"I'm taking her to the preacher tomorrow," Clydette said, wrapping the cabbage in another shirt to keep it safe. She left the eye peeking through so it could see what was going on. "Last Sunday Pastor Bobbie Gene talked about the resurrection and how superstitions keep a person from being reborn. Says it's our fault bad things happen because we didn't have the proper faith. You should've been there." It was her fourth Sunday at the church. Tomorrow she'd take Christian communion for the first time and swear her allegiance to the Almighty. With any luck, her mother would be standing there beside her. "If we do it Ludlow's way then Mama will pass on and be lost forever. If we do it the Christian way, then she'll get brought back just like Lazarus. Born again before lunch."

"It ain't right." Glenn clutched the doorframe as if the entire house were about to get swept up in a tornado and the only thing keeping him grounded was the plywood under his fingertips. "This is my house and my family. I say it ain't right. This ain't how things are done."

"And buses don't skid off bridges when there's no ice." Clydette glared at her father, daring him to say something else. "Things are changing around here, and I aim to make sure Mama gets reborn the Christian way."

Glenn's eyes darted from Clydette to the cabbage as if his thoughts were getting misplaced in drunken patterns of thought. "We need to eat her. Save her. It's what she would have wanted. If we don't, her soul will get lost. . ."

Clydette stood and planted her fists on her hips. She did her best to sound like her mother. "Glenn Terry. This is what's happening. We ain't some backwater hicks anymore. This is the modern age where miracles happen. Tomorrow, I'm going to fetch us one. Get back to your shows and leave me to it." She pointed toward the living room with a sharp, steady finger. The part of her that was still a little girl expected him to shout back, but when he didn't, a rush of responsibility settled on her shoulders, as if she and he had somehow traded roles. It was bad enough to lose her mother; she wasn't sure she could parent her own father.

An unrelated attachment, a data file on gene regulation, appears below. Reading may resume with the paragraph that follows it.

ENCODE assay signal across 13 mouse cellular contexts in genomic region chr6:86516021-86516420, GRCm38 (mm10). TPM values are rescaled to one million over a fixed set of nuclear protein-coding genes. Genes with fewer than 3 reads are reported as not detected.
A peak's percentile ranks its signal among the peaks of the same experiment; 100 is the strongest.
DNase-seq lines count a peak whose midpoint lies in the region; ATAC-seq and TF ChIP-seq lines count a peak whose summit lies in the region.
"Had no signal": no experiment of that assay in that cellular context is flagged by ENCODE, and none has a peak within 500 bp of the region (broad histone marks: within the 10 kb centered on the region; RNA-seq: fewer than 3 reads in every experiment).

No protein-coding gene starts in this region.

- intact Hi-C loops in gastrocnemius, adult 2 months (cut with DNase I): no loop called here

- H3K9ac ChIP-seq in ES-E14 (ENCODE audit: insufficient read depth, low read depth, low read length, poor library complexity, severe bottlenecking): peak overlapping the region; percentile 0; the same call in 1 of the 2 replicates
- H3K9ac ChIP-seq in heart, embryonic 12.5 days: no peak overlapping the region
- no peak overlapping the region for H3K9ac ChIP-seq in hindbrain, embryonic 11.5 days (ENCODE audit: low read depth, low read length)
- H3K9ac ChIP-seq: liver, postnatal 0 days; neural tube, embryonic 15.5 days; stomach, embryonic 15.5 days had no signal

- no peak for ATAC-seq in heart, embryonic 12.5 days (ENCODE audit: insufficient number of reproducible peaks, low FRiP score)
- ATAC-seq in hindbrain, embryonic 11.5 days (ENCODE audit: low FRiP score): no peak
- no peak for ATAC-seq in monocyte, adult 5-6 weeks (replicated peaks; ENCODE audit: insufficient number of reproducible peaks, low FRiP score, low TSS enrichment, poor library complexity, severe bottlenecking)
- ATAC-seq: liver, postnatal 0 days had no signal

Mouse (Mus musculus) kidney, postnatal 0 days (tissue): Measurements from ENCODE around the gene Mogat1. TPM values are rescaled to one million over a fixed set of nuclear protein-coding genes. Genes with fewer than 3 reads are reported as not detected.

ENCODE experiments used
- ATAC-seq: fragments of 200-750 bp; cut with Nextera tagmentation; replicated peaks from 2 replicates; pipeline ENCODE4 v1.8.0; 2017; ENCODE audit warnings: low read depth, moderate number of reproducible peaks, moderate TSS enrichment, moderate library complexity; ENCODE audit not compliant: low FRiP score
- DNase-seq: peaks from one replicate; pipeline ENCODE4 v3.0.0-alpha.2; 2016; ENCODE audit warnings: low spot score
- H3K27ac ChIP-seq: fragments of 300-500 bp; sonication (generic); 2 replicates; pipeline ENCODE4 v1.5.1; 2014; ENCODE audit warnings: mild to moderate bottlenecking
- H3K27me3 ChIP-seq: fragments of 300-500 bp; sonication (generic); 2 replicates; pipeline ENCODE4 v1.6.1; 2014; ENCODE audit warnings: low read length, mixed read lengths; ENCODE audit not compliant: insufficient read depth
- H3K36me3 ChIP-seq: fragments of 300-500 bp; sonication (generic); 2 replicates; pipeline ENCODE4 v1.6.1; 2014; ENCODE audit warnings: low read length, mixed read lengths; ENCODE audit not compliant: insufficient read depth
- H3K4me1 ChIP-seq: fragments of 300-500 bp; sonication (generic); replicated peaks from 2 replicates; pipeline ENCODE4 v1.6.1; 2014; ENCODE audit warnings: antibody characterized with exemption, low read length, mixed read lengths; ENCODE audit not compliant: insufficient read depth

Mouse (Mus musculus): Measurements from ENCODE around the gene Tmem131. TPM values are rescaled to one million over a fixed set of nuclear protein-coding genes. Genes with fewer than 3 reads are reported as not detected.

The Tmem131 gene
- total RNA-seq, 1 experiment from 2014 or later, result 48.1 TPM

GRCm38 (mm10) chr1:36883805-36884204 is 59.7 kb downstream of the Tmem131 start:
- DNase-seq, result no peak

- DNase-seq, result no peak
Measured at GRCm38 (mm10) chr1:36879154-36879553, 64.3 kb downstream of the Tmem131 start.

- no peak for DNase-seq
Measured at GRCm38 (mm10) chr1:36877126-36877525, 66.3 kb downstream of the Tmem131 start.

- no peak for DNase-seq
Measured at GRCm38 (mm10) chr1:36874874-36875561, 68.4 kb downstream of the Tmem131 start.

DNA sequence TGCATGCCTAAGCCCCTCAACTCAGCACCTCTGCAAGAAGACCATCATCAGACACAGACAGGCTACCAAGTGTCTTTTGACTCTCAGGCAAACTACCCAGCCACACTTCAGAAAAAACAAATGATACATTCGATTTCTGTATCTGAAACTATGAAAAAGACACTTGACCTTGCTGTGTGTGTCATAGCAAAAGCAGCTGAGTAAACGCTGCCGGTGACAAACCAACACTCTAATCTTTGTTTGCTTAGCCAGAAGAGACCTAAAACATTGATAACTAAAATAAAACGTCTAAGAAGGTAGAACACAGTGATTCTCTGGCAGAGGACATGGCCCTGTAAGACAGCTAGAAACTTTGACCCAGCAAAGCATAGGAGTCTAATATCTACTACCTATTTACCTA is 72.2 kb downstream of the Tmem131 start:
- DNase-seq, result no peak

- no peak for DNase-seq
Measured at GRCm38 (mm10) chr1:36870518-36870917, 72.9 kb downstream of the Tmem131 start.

Glenn's face turned tail-light red, probably torn between being a father and sinking back into a bottle. But in moments, the cracks started to form across his resolve. The bus accident had rippled through McClernand, distorting how people saw themselves. Most days, as she walked through the school dodging tear-stained faces, Clydette felt like she had wandered into someone else's nightmare.

The day it happened, the principal had taken her out of line before the assembly and told her about the accident; told her to take a week or two away from school. When she asked him if he thought it would bring her mother back, his face turned purple as a plum. She returned to her friends before the man could think of anything more than a stammer.

In the end, her father let out a long breath and finished off his beer, crunching the empty can in his fist. He stared at the bundle of cabbage as if he were trying to think of something, anything to change Clydette's mind. Instead, he shook his head and said, "Good night. To the both of you." As he walked away, Clydette could hear his sniffles between the canned laugh tracks from the television.

Clydette set her alarm and woke up early to beat the Christians to Sunday service. She would be first in line for a miracle, and she didn't want to deal with people ogling over her mother's head. She slipped on her best dress, pastel purple with tiny daisies, and spent five whole minutes combing the knots out of her hair. It was an important day, and she wanted to look her best.

Her father snored from the couch. He hadn't slept in the master bedroom since it had happened, and Clydette hoped that tonight the old man might get some good sleep after a much-needed reunion.

Outside, the morning air was thick as a drink of water. Sunlight cast an optimistic orange glow along the tops of the familiar houses that lined the street. At first, she didn't notice the figure sitting on a beat up blue cooler on the other side of the sidewalk, but when he stood, the gangly man seemed to suck the light right out of the world.